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Forget gold! I’d start investing in dirt-cheap FTSE 100 shares to build wealth

Mature Caucasian woman sat at a table with coffee and laptop while making notes on paper
Image source: Getty Images

Could I build my wealth by buying gold and hoping its price rises? Perhaps. But I am not doing that. Gold is not a productive asset. Instead, if I wanted to build my wealth from scratch right now, I would start investing in quality companies selling at cheap prices. Let me explain the elements of that approach in turn.

Building wealth from scratch

To increase financial resources from a standing start by buying shares, several things need to happen.

First, I need to put money into buying those shares. That could be a lump sum upfront, or I might drip-feed money in on a regular basis. But one way or another, I will need to have some funds to invest.

Secondly, I need to buy shares that grow in value, pay me dividends, or both. Over time, that is what could hopefully help me grow wealth from the money I invest.

Investing in high-quality companies

So should I buy a share just because I think its price will keep rising or the dividend yield is high?

I would not do that. A share is a small piece of a business. I prefer to buy or sell based on what I expect the long-term performance of that business to be, not merely the momentum I see in share price movements.

As for dividend yield, if a business becomes less successful it may no longer be able to afford to pay that dividend. So, again, my focus is on the quality of the business and how I expect it to do in coming years and decades.

Buying cheap shares

But like a quality car or dream holiday, paying too much even for something attractive can mean it is no bargain. If I overpay for a share, it may turn out to be a poor investment, even though the company has strong prospects.

That is why I focus on valuation when buying a share. Take FTSE 100 engineer Spirax-Sarco as an example. I think it has an excellent business with strong prospects. But I would not buy shares in the firm for my portfolio at their current price.

With a price-to-earnings (P/E) ratio of 37, the shares look expensive to me. They have fallen 23% in the past year, even though the firm’s most recent annual results recorded basic earnings per share soaring 35% and the dividend increasing for the 54th year in a row, this time by 15%.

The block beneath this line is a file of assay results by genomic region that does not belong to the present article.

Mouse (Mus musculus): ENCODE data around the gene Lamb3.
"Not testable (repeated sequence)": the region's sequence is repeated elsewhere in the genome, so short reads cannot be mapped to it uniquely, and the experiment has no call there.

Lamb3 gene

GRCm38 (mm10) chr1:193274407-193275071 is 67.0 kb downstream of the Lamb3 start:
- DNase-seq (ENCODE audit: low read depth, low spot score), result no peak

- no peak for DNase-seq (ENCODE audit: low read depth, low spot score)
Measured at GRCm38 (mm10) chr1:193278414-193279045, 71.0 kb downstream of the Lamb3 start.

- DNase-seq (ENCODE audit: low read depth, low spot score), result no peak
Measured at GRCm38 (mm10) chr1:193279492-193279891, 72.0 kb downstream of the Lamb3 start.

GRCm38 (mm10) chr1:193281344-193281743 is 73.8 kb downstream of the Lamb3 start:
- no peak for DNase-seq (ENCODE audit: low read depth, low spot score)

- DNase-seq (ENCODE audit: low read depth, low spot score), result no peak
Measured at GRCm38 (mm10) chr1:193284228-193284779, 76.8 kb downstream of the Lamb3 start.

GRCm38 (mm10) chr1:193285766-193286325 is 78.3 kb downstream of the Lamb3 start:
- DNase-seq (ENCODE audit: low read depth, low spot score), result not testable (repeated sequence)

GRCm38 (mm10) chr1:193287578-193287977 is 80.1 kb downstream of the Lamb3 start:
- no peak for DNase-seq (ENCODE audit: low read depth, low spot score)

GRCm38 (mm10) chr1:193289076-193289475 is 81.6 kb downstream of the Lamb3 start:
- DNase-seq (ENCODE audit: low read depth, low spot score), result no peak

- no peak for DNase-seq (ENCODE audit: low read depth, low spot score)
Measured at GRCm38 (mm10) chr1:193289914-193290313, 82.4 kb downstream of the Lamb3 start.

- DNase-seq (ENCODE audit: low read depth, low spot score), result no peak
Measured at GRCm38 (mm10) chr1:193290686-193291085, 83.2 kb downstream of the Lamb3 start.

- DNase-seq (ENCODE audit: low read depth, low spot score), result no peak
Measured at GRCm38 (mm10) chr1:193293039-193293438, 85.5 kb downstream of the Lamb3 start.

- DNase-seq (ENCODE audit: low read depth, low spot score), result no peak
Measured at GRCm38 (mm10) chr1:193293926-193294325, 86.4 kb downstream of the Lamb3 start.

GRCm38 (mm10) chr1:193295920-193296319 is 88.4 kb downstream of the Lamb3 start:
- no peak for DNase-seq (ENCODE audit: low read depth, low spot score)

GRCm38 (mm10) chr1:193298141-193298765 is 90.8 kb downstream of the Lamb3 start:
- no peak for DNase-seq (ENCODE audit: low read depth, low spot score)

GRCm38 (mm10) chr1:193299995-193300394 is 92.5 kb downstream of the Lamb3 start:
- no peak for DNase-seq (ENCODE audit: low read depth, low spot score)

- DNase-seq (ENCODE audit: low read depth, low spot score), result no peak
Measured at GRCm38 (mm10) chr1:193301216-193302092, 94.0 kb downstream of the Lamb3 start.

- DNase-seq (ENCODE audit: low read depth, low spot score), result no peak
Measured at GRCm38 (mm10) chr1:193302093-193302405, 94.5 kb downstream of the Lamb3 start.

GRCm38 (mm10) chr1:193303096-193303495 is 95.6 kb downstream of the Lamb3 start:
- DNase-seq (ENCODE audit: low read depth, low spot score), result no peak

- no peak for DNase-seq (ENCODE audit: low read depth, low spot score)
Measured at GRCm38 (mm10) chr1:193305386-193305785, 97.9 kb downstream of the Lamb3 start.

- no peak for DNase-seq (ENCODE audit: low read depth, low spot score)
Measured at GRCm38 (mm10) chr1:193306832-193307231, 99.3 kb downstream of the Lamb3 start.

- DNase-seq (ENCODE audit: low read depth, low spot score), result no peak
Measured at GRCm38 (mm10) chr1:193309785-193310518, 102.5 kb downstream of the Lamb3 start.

Instead, I would rather buy shares in great companies that trade at what I think are compelling prices. That strikes me as one way I can seek to build my wealth.

For example, retailer B&M has a P/E ratio of 11, making it much more competitively valued on that metric than Spirax-Sarco. Admittedly, its recent business performance has been less impressive than the engineer. But I see B&M’s strong brand, large customer base and retail experience as key growth drivers. Revenues in the most recent quarter grew 12.3% compared to the same period last year.

If I had spare cash and had never bought shares before, I would start investing in firms like B&M that I felt combined excellent business prospects with an attractive valuation.

The post Forget gold! I’d start investing in dirt-cheap FTSE 100 shares to build wealth appeared first on The Motley Fool UK.

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C Ruane has no position in any of the shares mentioned. The Motley Fool UK has recommended B&M European Value. Views expressed on the companies mentioned in this article are those of the writer and therefore may differ from the official recommendations we make in our subscription services such as Share Advisor, Hidden Winners and Pro. Here at The Motley Fool we believe that considering a diverse range of insights makes us better investors.

Motley Fool UK 2023